This is in contrast to the three ways to acquire property according Murray Rothbard in “Man, Economy, and State,” which itself has a firm basis in Lockean principles: The first way that unused land or resources may be converted to private property is through the mixing of an individual’s labor with those natural resources. Second an individuals may voluntary exchange or gift property, that they either gained by mixing their labor with unused natural resources or through previous voluntary exchanges. Third individuals may inherit property from their ancestors that previously acquired the property through mixing their labor with unused natural resources or through voluntary exchange. In this case, either the ranchers who voluntarily exchanged with the Indians with the property or possibly the tenant farmers who mixed their labor, if the land was otherwise not in use, would be the actual property owners. Approaching property rights from this perspective would have prevented arbitrary homesteading by the government, premature settling, misallocation of capital, and increased investment by the eventual settlers of the land due to a sense of ownership. This applies today because much of the accumulation of current wealth began with the unjustified appropriation and redistribution of property rights in ways contrary to these principles that have protected and ensured continued growth of wealth for the few against the rightful claims of the many. Also, eminent domain, zoning, and regulations of “private property” continue to erode our sense of ownership and undermine the benefits of a system based on property rights.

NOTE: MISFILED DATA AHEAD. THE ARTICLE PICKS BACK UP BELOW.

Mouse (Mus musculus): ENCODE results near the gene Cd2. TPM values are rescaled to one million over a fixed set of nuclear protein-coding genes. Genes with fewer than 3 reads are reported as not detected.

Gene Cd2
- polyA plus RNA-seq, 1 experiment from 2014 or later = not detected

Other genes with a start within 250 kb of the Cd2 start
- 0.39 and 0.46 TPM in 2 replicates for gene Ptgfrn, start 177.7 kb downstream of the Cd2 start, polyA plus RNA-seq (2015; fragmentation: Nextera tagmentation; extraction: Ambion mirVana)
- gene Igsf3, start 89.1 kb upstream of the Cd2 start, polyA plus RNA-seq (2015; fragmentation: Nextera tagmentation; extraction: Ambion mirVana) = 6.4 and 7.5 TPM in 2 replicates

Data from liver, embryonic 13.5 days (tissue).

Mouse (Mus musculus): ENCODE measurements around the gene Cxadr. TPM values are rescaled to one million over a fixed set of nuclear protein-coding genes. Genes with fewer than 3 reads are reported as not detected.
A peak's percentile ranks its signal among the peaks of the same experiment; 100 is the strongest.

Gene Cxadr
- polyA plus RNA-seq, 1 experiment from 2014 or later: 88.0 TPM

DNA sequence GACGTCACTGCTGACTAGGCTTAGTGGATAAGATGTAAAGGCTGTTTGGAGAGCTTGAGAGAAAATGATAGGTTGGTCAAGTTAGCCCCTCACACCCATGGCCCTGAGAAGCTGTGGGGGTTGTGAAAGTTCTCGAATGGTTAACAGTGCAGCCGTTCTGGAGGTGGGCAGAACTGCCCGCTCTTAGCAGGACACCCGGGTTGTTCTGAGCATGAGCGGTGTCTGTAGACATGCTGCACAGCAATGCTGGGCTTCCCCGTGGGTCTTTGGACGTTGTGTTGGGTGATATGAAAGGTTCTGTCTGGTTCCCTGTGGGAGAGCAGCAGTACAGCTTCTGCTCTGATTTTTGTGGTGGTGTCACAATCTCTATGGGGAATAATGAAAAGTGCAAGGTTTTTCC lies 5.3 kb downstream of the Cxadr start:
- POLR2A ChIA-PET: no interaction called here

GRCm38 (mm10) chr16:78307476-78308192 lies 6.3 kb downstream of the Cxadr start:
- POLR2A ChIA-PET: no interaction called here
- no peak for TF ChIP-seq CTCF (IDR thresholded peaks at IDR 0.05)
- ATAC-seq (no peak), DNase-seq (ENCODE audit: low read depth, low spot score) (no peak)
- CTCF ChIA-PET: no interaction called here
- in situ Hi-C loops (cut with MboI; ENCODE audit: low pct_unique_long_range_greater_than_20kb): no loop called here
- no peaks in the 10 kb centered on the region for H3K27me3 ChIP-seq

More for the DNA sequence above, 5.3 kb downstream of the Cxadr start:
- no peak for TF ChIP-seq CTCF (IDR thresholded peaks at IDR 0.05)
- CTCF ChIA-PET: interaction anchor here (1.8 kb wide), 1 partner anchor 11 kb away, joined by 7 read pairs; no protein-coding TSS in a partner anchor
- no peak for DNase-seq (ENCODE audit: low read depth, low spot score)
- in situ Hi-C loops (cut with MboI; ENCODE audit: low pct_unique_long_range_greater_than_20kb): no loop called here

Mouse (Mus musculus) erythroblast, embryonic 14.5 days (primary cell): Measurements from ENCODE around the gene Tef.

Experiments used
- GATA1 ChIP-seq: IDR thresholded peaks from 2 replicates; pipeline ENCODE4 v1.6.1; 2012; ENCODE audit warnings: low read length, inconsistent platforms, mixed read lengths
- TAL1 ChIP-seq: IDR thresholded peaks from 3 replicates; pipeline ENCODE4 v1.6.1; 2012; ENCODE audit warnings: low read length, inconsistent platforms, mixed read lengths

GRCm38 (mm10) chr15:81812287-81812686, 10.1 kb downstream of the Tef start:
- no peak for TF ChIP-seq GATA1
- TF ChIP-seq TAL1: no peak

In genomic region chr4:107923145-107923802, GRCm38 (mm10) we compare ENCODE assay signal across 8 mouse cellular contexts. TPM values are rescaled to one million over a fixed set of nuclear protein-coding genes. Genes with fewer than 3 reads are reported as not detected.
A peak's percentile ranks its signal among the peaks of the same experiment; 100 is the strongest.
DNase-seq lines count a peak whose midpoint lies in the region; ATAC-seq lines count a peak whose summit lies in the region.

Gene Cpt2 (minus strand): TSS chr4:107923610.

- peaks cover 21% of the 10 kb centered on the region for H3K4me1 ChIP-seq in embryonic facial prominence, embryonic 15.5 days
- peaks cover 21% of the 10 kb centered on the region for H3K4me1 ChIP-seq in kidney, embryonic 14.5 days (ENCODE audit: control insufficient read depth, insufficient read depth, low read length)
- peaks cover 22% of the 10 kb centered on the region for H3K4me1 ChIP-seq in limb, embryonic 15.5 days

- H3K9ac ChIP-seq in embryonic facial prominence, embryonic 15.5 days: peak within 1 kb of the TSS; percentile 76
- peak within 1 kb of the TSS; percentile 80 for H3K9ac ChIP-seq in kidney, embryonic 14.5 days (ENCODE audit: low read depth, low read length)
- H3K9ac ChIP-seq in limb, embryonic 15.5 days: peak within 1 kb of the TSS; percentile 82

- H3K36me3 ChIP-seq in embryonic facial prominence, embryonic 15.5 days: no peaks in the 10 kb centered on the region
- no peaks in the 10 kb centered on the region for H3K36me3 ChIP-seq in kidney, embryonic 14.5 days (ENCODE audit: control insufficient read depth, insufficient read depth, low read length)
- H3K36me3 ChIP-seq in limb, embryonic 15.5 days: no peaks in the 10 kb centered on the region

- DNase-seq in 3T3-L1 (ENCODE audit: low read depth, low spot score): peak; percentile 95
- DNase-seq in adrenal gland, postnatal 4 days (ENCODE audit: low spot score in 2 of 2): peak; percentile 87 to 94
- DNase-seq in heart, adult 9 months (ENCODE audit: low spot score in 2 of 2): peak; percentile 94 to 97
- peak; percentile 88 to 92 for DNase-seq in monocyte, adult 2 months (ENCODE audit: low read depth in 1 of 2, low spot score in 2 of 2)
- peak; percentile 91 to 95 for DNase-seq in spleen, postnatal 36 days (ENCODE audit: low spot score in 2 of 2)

In “The Grapes of Wrath,” a representative from the Shawnee Land and Cattle Co. informs a sharecropper that he has to leave his land. The sharecropper inquires into who has made the decision. The representative informs him that it would be no use to talk to the Company as it is not a person, not that it would matter because it is following orders of the bank which itself is answering to auditors in the East. He also mentions the benefits the landowner will receive in hiring wage earners instead of splitting the crops with tenant farmers. However, the movie does not give the context to all of these aforementioned parts working against the interest of the sharecropper. In article titled, “Boom, Bust, Dust” by Doug French, he explains that from 1917 to 1919 “the government guaranteed $2 per bushel” for wheat to help win World War I. As a result, “the number of acres put into wheat production increased 70 percent…But when the war ended, the price collapse…The debts incurred to buy equipment and property still had to be paid…But farmers could only sell the wheat for half of what it cost to produce…if they could find buyers at all.” This distortion in the market created by war and government price intervention led to an artificial boom in the wheat industry followed by a disastrous bust that left farmers and landowners with debt they could not repay and many lost their property. Government further distorted the markets with legislation such as the Agricultural Adjustment Acts of 1933 and 1938 and the Soil Conservation and Domestic Allotment Act of 1935. They allowed landowners to receive federal dollars for not growing on their land in order to lower supply and raise prices of crops. The landowners were supposed to provide a percentage of these funds to the tenant farmers but instead found it in their interest to hire wage earners and kick the tenant farmers from the property so they could receive all federal funds and the full yield of the crop. This legislation probably explains much of the beginning of “The Grapes of Wrath” and why the farmers were being removed from the property.